- tell your doctor if you are pregnant, plan to become pregnant, or are breastfeeding. You should not become pregnant while using tazarotene. Talk to your doctor about birth control methods that you can use during your treatment. If you can become pregnant, you will need to have a negative pregnancy test within 2 weeks before starting treatment. You should start using tazarotene during your menstrual period, to be sure you are not pregnant. If you become pregnant while using tazarotene, stop using tazarotene and call your doctor immediately. Tazarotene may harm the fetus.
- plan to avoid unnecessary or prolonged exposure to real and artificial sunlight (tanning beds and sunlamps) and to wear protective clothing, sunglasses, and sunscreen with an SPF of 15 or higher, especially if you sunburn easily. Also avoid prolonged exposure to cold or wind. Tazarotene may make your skin sensitive to sunlight or extreme weather.
- if you are also using benzoyl peroxide (Benzaclin, Duac, Epiduo, others), apply it a different time of day than when you apply tazarotene.
- tell your doctor about all skin or hair care products that you use, including soaps, shampoos, permanent wave solutions, cleansers, moisturizers, and cosmetics. Many skin care products can irritate your skin, if you use them with tazarotene, especially those that are harsh, dry out the skin, or contain alcohol, spices, or lime rind. If you have been using these products, your doctor may want you to wait before you begin using tazarotene. Ask your doctor to recommend products that will not irritate your skin.
- be careful not to get tazarotene in your eyes. If you do get tazarotene in your eyes, wash with plenty of water.
- do not use hot wax or electrolysis to remove unwanted hair from the area that you are treating with tazarotene during your treatment with this medication.
What special dietary instructions should I follow?
Unless your doctor tells you otherwise, continue your normal diet.
What should I do if I forget to take a dose?
If you are using tazarotene gel, skip the missed dose and continue your regular dosing schedule.
What should I do in case of overdose?
If someone swallows tazarotene, call your local poison control center at 1-800-222-1222. If the victim has collapsed or is not breathing, call local emergency services at 911.
What side effects can this medicine cause?
Tazarotene may cause side effects. The following symptoms are likely to affect the skin you are treating with tazarotene. Tell your doctor if any of these symptoms are severe or do not go away:
- irritation or swelling of the eyelid or eye
- chapped or inflamed lips
- swelling in arms or legs
Tazarotene may cause other side effects. Call your doctor if you have any unusual problems while taking this medication.
If you experience a serious side effect, you or your doctor may send a report to the Food and Drug Administration's (FDA) MedWatch Adverse Event Reporting program online ( http://www.fda.gov/Safety/MedWatch ) or by phone (1-800-332-1088).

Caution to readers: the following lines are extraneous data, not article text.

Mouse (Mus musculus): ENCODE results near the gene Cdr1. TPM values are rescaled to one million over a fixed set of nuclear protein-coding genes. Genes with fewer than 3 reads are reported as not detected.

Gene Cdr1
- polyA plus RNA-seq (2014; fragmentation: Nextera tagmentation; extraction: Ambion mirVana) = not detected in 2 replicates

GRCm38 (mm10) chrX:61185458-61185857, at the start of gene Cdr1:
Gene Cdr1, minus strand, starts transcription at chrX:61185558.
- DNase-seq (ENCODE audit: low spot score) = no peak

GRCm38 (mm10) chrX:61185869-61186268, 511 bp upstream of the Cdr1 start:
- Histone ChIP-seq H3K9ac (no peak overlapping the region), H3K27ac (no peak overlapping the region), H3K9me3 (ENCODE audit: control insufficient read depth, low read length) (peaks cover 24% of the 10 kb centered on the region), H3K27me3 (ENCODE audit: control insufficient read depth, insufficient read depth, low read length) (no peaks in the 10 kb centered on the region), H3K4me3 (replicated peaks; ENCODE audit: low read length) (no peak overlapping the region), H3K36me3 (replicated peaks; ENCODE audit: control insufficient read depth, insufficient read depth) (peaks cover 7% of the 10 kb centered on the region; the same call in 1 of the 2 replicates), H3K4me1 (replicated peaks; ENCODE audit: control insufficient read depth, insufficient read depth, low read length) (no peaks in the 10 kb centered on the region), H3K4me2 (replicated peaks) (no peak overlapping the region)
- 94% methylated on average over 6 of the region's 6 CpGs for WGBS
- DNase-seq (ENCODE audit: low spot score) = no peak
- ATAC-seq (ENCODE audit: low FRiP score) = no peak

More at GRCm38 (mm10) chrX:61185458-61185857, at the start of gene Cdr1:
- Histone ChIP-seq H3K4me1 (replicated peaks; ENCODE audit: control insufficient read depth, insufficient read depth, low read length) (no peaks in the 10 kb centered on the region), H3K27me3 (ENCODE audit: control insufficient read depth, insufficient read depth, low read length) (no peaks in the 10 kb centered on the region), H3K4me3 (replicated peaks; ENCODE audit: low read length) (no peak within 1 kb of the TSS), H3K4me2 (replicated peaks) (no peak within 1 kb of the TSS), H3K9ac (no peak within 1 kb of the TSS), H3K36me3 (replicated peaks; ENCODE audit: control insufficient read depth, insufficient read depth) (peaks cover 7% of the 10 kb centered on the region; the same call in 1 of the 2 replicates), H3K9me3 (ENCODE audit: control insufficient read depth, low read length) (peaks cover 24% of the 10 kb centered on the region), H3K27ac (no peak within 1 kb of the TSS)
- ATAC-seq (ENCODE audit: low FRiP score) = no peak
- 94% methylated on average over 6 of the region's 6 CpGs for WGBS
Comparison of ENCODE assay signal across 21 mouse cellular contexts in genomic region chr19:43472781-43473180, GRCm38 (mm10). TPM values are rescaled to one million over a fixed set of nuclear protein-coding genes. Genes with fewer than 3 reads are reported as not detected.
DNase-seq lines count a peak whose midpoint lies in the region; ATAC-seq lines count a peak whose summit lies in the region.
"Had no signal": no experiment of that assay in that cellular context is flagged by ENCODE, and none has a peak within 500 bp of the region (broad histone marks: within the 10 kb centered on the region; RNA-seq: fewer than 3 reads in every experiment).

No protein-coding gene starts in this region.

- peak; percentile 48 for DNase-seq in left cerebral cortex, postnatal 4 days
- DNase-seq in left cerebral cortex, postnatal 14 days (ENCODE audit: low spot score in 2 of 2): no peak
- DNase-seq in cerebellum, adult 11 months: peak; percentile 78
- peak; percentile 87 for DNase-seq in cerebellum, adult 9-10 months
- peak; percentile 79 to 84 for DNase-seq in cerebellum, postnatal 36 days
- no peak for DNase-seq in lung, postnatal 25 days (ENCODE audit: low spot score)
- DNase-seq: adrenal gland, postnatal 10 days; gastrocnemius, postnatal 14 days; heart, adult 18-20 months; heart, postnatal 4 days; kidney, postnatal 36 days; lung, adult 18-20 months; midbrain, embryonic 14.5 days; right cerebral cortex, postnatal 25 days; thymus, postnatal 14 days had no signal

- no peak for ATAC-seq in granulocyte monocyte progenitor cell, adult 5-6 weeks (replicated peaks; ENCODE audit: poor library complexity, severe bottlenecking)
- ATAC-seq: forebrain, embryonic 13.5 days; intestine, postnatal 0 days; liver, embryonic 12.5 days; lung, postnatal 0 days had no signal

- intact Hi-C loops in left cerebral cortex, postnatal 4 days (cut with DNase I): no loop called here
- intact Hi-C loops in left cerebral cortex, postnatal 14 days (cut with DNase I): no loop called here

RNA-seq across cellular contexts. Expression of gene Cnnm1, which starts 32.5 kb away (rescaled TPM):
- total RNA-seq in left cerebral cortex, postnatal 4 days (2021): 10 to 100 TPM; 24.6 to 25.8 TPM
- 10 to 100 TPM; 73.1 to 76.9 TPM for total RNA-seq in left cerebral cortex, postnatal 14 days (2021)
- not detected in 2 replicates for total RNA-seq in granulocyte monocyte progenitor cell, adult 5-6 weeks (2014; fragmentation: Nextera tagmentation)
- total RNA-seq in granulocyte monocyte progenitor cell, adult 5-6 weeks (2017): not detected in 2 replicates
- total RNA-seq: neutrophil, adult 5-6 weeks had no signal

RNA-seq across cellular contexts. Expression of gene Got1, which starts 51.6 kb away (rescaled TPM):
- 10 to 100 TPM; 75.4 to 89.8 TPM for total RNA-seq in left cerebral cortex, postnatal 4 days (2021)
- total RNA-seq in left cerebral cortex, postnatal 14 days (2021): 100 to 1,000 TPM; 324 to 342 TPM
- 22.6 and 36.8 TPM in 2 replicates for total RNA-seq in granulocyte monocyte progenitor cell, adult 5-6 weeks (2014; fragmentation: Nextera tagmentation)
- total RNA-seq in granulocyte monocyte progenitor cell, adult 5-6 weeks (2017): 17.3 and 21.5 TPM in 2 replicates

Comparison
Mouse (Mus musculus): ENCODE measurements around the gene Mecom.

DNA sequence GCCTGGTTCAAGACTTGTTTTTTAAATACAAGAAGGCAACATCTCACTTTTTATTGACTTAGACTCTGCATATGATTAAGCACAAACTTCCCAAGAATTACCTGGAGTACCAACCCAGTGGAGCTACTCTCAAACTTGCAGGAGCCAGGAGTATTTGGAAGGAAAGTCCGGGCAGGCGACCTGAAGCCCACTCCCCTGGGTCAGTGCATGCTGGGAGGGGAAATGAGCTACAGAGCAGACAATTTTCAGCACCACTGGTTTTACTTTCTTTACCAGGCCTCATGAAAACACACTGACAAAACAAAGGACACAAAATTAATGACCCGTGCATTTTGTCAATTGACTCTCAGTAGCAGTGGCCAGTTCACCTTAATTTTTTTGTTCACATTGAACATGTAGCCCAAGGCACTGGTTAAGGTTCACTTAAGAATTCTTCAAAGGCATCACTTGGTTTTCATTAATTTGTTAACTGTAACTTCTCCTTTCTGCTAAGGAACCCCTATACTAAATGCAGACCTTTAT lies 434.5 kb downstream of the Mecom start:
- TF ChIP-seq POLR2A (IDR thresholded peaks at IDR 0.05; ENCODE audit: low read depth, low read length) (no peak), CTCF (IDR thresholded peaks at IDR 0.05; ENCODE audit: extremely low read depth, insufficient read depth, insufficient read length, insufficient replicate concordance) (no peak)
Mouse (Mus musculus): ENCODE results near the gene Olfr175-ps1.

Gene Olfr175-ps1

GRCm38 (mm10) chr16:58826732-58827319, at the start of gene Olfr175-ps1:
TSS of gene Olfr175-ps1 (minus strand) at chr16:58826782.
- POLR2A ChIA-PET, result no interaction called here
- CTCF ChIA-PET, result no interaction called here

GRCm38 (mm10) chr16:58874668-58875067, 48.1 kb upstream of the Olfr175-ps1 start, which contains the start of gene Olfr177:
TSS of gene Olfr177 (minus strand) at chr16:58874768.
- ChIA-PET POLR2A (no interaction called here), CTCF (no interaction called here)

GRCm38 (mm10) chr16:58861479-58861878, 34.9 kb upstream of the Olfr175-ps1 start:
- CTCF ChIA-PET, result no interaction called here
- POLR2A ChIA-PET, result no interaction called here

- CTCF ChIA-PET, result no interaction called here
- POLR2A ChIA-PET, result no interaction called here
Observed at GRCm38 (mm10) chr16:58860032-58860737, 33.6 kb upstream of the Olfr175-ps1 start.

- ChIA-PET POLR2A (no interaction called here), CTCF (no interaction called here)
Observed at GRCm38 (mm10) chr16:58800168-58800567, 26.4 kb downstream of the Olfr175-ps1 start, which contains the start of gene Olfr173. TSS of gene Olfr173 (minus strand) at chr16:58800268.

What should I know about storage and disposal of this medication?
Keep this medication in the container it came in, tightly closed, and out of reach of children. Store it at room temperature and away from excess heat and moisture (not in the bathroom). Do not freeze.
Tazarotene foam is flammable, keep it away from flames and extreme heat. Do not puncture or incinerate the tazarotene foam container.
Unneeded medications should be disposed of in special ways to ensure that pets, children, and other people cannot consume them. However, you should not flush this medication down the toilet. Instead, the best way to dispose of your medication is through a medicine take-back program. Talk to your pharmacist or contact your local garbage/recycling department to learn about take-back programs in your community. See the FDA's Safe Disposal of Medicines website ( http://goo.gl/c4Rm4p ) for more information if you do not have access to a take-back program.
It is important to keep all medication out of sight and reach of children as many containers (such as weekly pill minders and those for eye drops, creams, patches, and inhalers) are not child-resistant and young children can open them easily. To protect young children from poisoning, always lock safety caps and immediately place the medication in a safe location – one that is up and away and out of their sight and reach. http://www.upandaway.org
What other information should I know?
Keep all appointments with your doctor.
It is important for you to keep a written list of all of the prescription and nonprescription (over-the-counter) medicines you are taking, as well as any products such as vitamins, minerals, or other dietary supplements. You should bring this list with you each time you visit a doctor or if you are admitted to a hospital. It is also important information to carry with you in case of emergencies.